MANILA -- The Philippines' trade deficit further widened in May to a five-month high as exports shrunk while imports continued to grow, although at a slower annual pace, the statistics agency said.
Imports grew 11.4 percent in May, slower than the previous month's revised 23.1 percent annual pace, while exports declined 3.8 percent in May, less than the previous month's revised 4.9 percent contraction.
That resulted in a trade deficit of $3.7 billion in May, which was wider than the previous month's revised deficit of $3.48 billion and the biggest after last December's $4 billion.
Hefty purchases of fuel, iron and steel, electronic products, telecommunication equipment and electric machinery overseas fueled import growth in May.
Imports were expected to grow 11 percent this year against an earlier estimate of 10 percent, driven by demand for capital and consumer goods, according to the central bank. Exports, on the other hand, were projected to rise 10 percent against an initial forecast of 9 percent.
The import-driven trade gap is expected to worsen the Philippines' current account deficit this year, which could put further pressure on the peso, one of Asia's worst performers so far this year.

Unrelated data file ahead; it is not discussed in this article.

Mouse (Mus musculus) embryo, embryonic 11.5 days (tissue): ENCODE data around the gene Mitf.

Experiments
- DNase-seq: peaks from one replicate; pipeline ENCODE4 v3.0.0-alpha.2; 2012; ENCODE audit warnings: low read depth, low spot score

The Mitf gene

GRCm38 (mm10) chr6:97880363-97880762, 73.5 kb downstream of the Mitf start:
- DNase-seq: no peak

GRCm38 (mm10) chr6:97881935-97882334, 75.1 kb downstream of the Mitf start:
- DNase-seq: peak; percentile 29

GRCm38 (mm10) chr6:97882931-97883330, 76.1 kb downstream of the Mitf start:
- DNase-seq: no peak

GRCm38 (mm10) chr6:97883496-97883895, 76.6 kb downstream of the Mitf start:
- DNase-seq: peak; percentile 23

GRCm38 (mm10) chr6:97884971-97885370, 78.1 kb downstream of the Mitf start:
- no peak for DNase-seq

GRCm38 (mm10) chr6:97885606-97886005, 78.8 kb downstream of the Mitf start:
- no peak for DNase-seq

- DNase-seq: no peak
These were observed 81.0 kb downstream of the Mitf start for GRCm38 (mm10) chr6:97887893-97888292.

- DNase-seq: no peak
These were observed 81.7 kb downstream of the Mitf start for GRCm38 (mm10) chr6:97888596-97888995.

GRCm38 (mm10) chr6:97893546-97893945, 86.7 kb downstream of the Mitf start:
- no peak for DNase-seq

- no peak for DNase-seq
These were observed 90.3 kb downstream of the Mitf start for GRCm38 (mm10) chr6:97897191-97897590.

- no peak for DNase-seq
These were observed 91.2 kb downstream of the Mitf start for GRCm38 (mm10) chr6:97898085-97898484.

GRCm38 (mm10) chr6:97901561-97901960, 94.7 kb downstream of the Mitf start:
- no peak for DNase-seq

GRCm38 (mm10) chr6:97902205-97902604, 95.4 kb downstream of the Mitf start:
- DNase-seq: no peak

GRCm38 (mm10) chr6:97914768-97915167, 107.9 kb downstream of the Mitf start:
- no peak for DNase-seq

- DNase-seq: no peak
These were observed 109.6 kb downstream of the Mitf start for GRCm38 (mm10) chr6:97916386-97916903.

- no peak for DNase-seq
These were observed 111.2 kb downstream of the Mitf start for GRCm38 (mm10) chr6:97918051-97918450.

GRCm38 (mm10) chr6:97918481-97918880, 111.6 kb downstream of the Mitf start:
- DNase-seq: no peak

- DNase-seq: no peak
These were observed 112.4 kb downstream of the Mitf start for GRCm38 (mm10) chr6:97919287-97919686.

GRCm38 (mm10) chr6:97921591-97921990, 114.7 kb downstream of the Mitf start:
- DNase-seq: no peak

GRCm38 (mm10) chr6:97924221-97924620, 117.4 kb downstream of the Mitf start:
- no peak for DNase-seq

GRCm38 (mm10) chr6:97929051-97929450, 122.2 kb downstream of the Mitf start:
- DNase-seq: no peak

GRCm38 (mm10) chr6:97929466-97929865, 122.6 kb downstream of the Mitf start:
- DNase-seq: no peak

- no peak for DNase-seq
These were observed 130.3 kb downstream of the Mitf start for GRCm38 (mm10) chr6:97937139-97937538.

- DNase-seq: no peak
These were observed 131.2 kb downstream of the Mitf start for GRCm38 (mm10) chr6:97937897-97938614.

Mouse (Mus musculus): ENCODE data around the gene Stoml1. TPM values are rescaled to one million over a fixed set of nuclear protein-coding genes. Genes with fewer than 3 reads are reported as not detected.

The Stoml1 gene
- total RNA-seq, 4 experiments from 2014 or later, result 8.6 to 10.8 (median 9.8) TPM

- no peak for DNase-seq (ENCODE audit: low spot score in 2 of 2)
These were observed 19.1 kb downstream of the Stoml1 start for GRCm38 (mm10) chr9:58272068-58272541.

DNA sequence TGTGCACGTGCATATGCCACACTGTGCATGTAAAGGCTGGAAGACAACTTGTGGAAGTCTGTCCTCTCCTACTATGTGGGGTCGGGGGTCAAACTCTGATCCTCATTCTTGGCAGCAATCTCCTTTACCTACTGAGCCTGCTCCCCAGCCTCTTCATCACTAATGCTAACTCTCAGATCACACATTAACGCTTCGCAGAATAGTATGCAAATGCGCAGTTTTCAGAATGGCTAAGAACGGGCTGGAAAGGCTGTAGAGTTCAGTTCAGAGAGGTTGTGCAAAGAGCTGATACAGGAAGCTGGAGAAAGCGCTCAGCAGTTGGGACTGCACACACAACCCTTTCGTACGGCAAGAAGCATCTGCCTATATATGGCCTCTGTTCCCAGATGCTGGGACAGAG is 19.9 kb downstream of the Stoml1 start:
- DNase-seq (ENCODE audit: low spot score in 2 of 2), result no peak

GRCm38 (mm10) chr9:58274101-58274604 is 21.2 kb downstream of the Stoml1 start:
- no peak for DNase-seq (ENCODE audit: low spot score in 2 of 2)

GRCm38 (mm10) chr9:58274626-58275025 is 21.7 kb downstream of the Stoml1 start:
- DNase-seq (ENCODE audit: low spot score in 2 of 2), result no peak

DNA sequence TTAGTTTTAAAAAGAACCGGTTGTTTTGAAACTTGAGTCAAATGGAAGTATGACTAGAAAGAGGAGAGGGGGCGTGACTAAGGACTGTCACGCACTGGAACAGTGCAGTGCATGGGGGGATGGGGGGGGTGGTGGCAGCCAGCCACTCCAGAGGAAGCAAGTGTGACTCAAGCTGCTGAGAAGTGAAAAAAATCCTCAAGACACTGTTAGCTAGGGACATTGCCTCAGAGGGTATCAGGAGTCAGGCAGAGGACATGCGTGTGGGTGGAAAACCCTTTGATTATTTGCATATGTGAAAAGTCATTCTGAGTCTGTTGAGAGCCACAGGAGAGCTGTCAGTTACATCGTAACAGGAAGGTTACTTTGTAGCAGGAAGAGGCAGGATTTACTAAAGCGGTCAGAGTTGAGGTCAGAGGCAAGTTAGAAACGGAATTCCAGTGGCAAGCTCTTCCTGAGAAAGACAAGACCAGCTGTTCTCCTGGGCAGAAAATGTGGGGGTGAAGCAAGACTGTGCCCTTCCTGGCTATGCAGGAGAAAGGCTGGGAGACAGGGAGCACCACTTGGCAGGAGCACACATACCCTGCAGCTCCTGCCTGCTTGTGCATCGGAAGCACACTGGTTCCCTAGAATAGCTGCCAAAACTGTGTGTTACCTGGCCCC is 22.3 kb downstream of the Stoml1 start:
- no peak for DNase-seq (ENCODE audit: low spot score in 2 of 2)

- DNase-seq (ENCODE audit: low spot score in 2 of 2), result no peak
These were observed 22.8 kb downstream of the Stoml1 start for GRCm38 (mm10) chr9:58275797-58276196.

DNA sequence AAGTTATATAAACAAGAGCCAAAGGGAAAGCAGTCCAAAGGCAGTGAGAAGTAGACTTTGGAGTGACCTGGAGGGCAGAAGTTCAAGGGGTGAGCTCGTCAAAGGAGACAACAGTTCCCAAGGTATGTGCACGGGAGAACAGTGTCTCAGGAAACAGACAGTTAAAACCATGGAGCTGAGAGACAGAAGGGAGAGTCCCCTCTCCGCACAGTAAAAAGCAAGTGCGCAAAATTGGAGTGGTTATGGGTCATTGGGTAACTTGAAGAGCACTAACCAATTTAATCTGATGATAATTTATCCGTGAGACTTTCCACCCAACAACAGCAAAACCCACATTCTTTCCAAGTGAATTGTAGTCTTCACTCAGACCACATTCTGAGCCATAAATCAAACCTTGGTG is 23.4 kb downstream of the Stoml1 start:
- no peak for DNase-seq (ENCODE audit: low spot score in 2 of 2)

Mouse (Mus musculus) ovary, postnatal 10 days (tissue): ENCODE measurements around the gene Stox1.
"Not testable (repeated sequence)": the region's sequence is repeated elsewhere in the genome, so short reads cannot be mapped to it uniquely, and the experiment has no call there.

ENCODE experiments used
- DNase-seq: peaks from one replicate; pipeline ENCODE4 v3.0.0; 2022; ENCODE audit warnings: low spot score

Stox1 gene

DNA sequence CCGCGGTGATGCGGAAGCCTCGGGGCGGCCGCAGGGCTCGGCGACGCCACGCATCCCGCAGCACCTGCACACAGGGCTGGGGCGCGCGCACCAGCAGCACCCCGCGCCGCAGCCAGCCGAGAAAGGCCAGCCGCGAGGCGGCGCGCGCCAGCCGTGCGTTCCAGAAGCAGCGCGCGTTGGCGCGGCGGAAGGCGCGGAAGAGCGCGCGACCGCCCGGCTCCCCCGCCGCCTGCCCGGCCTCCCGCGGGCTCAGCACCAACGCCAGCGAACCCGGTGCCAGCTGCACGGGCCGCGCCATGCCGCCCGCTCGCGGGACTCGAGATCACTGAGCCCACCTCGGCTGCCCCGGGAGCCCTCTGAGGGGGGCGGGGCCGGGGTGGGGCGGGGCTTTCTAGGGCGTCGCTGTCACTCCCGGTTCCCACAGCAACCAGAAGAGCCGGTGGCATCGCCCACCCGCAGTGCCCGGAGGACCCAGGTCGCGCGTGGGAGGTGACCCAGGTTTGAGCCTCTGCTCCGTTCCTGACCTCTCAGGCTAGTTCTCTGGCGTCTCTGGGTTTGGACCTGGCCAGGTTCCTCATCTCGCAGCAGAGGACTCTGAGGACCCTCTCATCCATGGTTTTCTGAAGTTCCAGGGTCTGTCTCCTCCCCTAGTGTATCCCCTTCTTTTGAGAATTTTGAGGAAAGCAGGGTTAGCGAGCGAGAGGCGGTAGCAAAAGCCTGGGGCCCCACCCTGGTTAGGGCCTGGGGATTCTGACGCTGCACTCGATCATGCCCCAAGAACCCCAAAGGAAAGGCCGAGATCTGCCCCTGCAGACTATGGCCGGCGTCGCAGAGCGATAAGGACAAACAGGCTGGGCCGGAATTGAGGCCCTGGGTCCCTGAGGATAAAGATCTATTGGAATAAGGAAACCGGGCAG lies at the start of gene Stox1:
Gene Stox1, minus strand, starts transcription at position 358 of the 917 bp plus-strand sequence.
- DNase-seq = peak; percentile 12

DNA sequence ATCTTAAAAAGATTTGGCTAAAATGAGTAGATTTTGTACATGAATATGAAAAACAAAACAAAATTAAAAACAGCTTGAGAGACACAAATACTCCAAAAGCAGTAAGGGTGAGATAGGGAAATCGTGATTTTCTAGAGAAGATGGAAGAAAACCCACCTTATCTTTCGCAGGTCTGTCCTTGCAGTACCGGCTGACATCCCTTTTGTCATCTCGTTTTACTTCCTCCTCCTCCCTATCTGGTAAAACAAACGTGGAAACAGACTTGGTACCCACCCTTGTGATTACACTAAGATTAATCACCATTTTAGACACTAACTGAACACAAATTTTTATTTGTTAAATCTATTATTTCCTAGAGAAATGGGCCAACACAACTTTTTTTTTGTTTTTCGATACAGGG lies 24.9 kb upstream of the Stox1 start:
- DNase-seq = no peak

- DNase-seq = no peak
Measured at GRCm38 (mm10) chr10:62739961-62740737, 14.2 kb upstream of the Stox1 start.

The Philippines, like other Asian economies that have external deficits, is under pressure to follow the US Federal Reserve in shifting away from low interest rate settings or risk capital flight as investors seek higher yielding assets.
The central bank raised interest rates last month for the second time in 6 weeks, becoming the region's second central bank to deliver 2 hikes in a short time, after Indonesia.
The Philippine central bank expects the country to end the year with a current account deficit of $3.1 billion, wider than an earlier forecast of $700 million, and higher than the previous year's $2.52 billion gap.
Policymakers have said the current account deficit reflects the Philippines' solid economic expansion, which has driven higher imports of capital goods, raw materials, and other commodity items.
The Philippine economy clocked 6.8 percent annual growth in the first quarter, faster than the fourth quarter's 6.5 percent growth, but short of its 7-8 percent target for the year.